IDEAS home Printed from https://ideas.repec.org/
MyIDEAS: Login to save this paper or follow this series

When Are Stabilizations Delayed? Alesina-Drazen Revisited

  • César Martinelli
  • Raúl Escorza

In an influential article, Alesina and Drazen (1991) model delay of stabilization as the result of a struggle between political groups supporting reform plans with different distributional implications. In this paper we show that ex ante asymmetries in the costs of delay for the groups will reduce the probability of conflict and will lead to a shorter expected delay. Accurate common information about the cost of delay may lead to no delay at all. In an asymmetric conflict, a wider divergence in the distributional implications of reform will reduce the probability of conflict but will lead to a longer expected delay.

(This abstract was borrowed from another version of this item.)

If you experience problems downloading a file, check if you have the proper application to view it first. In case of further problems read the IDEAS help page. Note that these files are not on the IDEAS site. Please be patient as the files may be large.

File URL: http://ciep.itam.mx/~martinel/attrition5.pdf
Our checks indicate that this address may not be valid because: 404 Not Found. If this is indeed the case, please notify (David K. Levine)


Download Restriction: no

Paper provided by UCLA Department of Economics in its series Levine's Bibliography with number 122247000000000667.

as
in new window

Length:
Date of creation: 17 Dec 2005
Date of revision:
Handle: RePEc:cla:levrem:122247000000000667
Contact details of provider: Web page: http://www.dklevine.com/

References listed on IDEAS
Please report citation or reference errors to , or , if you are the registered author of the cited work, log in to your RePEc Author Service profile, click on "citations" and make appropriate adjustments.:

as in new window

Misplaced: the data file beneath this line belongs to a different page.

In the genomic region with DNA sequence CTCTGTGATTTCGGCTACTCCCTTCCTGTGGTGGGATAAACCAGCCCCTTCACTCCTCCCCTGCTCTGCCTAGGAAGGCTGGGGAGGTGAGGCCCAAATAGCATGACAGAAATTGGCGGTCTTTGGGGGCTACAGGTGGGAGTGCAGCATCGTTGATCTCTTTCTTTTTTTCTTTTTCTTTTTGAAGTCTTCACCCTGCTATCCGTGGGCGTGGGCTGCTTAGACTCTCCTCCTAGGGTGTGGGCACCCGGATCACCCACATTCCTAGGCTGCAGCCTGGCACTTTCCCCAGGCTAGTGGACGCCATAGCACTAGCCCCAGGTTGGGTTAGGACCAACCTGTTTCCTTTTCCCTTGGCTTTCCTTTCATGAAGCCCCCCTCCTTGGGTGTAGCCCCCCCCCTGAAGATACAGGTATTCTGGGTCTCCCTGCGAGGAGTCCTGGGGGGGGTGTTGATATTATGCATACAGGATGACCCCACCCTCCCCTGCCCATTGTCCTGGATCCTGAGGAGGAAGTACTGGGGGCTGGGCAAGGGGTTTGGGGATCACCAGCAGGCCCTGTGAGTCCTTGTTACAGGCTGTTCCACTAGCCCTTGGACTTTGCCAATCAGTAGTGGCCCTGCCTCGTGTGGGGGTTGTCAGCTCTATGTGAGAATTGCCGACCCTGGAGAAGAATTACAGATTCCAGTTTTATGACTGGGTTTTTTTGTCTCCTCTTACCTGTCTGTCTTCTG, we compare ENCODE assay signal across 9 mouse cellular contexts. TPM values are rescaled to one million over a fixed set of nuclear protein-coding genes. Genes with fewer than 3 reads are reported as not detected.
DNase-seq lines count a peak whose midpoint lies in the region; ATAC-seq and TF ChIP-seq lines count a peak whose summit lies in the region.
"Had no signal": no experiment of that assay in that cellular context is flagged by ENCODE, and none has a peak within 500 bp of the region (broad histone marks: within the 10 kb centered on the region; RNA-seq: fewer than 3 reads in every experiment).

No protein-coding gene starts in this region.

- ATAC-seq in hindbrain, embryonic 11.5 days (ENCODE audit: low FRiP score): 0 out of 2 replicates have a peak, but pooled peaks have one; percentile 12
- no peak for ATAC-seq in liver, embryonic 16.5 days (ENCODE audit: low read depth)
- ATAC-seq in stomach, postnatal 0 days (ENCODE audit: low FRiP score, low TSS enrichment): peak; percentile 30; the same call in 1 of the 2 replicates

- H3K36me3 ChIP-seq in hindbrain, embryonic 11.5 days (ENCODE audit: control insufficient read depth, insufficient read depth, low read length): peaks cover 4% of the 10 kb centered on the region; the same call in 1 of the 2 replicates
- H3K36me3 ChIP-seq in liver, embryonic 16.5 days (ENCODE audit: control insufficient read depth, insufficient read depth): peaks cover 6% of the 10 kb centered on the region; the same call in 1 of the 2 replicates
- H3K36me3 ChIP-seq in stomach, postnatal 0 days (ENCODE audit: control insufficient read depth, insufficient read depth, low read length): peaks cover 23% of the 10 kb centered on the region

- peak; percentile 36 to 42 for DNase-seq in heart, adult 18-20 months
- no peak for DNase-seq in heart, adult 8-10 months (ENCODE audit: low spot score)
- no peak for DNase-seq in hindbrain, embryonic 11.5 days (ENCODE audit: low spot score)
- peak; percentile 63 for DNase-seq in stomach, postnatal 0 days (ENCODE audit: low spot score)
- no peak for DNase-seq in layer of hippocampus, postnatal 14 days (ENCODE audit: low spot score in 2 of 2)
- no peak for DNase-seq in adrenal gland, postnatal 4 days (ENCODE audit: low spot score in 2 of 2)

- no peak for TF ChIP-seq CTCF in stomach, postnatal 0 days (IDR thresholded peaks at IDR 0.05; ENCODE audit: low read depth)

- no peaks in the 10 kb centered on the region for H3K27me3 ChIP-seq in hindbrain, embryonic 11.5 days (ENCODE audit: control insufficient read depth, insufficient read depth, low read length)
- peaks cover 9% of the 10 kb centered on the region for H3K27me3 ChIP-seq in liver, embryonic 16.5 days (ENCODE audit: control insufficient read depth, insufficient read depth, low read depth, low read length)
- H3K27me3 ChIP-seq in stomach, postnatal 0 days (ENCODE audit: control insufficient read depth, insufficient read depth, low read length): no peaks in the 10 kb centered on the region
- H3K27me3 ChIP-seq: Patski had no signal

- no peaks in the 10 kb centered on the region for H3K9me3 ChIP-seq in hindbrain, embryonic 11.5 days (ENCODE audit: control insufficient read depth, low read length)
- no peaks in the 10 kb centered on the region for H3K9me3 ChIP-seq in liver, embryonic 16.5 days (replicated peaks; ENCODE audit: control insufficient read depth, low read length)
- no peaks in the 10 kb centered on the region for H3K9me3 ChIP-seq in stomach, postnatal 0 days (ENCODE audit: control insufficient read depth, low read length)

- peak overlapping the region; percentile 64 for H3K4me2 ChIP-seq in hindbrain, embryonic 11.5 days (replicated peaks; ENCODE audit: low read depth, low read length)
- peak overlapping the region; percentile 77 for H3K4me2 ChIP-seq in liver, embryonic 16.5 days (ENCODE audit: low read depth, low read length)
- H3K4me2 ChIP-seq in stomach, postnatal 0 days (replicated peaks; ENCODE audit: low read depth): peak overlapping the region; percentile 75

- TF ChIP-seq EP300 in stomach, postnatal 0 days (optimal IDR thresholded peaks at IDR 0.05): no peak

1. Raul Labán & Federico Sturzenegger, 1994. "Distributional Conflict, Financial Adaptation And Delayed Stabilizations," Economics and Politics, Wiley Blackwell, vol. 6(3), pages 257-276, November.
  2. Jeremy Bulow & Paul Klemperer, 1997. "The Generalized War of Attrition," NBER Working Papers 5872, National Bureau of Economic Research, Inc.
  3. Dani Rodrik, 1998. "Where Did All The Growth Go? External Shocks, Social Conflict, and Growth Collapses," NBER Working Papers 6350, National Bureau of Economic Research, Inc.
  4. Mariano Tommasi, 1995. "Why Does it Take a Nixon to go to China?," UCLA Economics Working Papers 728, UCLA Department of Economics.
  5. Drazen, Allan & Grilli, Vittorio, 1993. "The Benefit of Crises for Economic Reforms," American Economic Review, American Economic Association, vol. 83(3), pages 598-607, June.
  6. Persson, T. & Tabellini, G., 1997. "Political Economics and Macroeconomic Policy," Papers 630, Stockholm - International Economic Studies.
  7. Christina D. Romer & David H. Romer, 1999. "Monetary policy and the well-being of the poor," Economic Review, Federal Reserve Bank of Kansas City, issue Q I, pages 21-49.
  8. Perraudin, William & Sibert, Anne, 2000. "The Timing of Multilateral Lending," Economic Journal, Royal Economic Society, vol. 110(460), pages 192-211, January.
  9. Fernandez, Raquel & Rodrik, Dani, 1991. "Resistance to Reform: Status Quo Bias in the Presence of Individual-Specific Uncertainty," American Economic Review, American Economic Association, vol. 81(5), pages 1146-55, December.
  10. Andrés Erosa & Gustavo Ventura, 2000. "On Inflation as a Regressive Consumption Tax," UWO Department of Economics Working Papers 20001, University of Western Ontario, Department of Economics.
  11. Barry Nalebuff & John G. Riley, 1984. "Asymmetric Equilibrium in the War of Attrition," UCLA Economics Working Papers 317, UCLA Department of Economics.